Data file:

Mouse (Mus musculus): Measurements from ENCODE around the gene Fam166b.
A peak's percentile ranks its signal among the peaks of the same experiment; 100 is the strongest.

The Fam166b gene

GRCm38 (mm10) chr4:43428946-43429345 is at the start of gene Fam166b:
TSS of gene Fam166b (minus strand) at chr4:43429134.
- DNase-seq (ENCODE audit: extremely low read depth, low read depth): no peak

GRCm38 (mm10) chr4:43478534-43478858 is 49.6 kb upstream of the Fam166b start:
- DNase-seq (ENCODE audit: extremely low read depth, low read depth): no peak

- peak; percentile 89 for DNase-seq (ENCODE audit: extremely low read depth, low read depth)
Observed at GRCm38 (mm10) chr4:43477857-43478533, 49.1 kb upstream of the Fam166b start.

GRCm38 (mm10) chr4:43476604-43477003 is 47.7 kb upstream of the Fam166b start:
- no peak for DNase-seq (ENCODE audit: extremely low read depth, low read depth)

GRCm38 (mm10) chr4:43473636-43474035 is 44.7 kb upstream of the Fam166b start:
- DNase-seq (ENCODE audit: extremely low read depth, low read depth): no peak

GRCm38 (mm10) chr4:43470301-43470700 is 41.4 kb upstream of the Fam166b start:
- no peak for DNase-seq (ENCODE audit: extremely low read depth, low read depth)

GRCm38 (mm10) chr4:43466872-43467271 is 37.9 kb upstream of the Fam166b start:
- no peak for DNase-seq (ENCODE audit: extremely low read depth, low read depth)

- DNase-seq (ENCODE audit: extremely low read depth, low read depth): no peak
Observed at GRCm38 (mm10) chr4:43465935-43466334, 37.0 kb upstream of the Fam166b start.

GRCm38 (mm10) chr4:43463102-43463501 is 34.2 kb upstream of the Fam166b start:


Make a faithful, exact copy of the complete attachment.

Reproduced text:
Mouse (Mus musculus): Measurements from ENCODE around the gene Fam166b.
A peak's percentile ranks its signal among the peaks of the same experiment; 100 is the strongest.

The Fam166b gene

GRCm38 (mm10) chr4:43428946-43429345 is at the start of gene Fam166b:
TSS of gene Fam166b (minus strand) at chr4:43429134.
- DNase-seq (ENCODE audit: extremely low read depth, low read depth): no peak

GRCm38 (mm10) chr4:43478534-43478858 is 49.6 kb upstream of the Fam166b start:
- DNase-seq (ENCODE audit: extremely low read depth, low read depth): no peak

- peak; percentile 89 for DNase-seq (ENCODE audit: extremely low read depth, low read depth)
Observed at GRCm38 (mm10) chr4:43477857-43478533, 49.1 kb upstream of the Fam166b start.

GRCm38 (mm10) chr4:43476604-43477003 is 47.7 kb upstream of the Fam166b start:
- no peak for DNase-seq (ENCODE audit: extremely low read depth, low read depth)

GRCm38 (mm10) chr4:43473636-43474035 is 44.7 kb upstream of the Fam166b start:
- DNase-seq (ENCODE audit: extremely low read depth, low read depth): no peak

GRCm38 (mm10) chr4:43470301-43470700 is 41.4 kb upstream of the Fam166b start:
- no peak for DNase-seq (ENCODE audit: extremely low read depth, low read depth)

GRCm38 (mm10) chr4:43466872-43467271 is 37.9 kb upstream of the Fam166b start:
- no peak for DNase-seq (ENCODE audit: extremely low read depth, low read depth)

- DNase-seq (ENCODE audit: extremely low read depth, low read depth): no peak
Observed at GRCm38 (mm10) chr4:43465935-43466334, 37.0 kb upstream of the Fam166b start.

GRCm38 (mm10) chr4:43463102-43463501 is 34.2 kb upstream of the Fam166b start: